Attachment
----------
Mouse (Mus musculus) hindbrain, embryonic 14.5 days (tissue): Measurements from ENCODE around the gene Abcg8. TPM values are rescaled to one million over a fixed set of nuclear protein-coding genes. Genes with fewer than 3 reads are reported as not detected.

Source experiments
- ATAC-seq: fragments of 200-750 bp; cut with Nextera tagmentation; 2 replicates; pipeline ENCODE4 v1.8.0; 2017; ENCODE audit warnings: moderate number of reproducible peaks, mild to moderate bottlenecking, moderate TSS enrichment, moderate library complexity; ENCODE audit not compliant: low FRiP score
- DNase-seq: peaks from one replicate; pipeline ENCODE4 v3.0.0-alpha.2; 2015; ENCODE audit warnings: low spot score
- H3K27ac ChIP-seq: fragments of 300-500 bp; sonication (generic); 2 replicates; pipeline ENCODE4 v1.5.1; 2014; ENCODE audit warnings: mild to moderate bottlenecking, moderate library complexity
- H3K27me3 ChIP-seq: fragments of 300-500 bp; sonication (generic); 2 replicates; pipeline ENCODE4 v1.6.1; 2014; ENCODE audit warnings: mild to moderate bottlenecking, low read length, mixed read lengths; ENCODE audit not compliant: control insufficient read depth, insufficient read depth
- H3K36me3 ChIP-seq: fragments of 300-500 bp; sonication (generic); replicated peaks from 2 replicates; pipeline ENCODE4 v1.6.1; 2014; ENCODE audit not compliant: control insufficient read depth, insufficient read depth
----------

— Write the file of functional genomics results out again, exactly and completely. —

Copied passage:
Mouse (Mus musculus) hindbrain, embryonic 14.5 days (tissue): Measurements from ENCODE around the gene Abcg8. TPM values are rescaled to one million over a fixed set of nuclear protein-coding genes. Genes with fewer than 3 reads are reported as not detected.

Source experiments
- ATAC-seq: fragments of 200-750 bp; cut with Nextera tagmentation; 2 replicates; pipeline ENCODE4 v1.8.0; 2017; ENCODE audit warnings: moderate number of reproducible peaks, mild to moderate bottlenecking, moderate TSS enrichment, moderate library complexity; ENCODE audit not compliant: low FRiP score
- DNase-seq: peaks from one replicate; pipeline ENCODE4 v3.0.0-alpha.2; 2015; ENCODE audit warnings: low spot score
- H3K27ac ChIP-seq: fragments of 300-500 bp; sonication (generic); 2 replicates; pipeline ENCODE4 v1.5.1; 2014; ENCODE audit warnings: mild to moderate bottlenecking, moderate library complexity
- H3K27me3 ChIP-seq: fragments of 300-500 bp; sonication (generic); 2 replicates; pipeline ENCODE4 v1.6.1; 2014; ENCODE audit warnings: mild to moderate bottlenecking, low read length, mixed read lengths; ENCODE audit not compliant: control insufficient read depth, insufficient read depth
- H3K36me3 ChIP-seq: fragments of 300-500 bp; sonication (generic); replicated peaks from 2 replicates; pipeline ENCODE4 v1.6.1; 2014; ENCODE audit not compliant: control insufficient read depth, insufficient read depth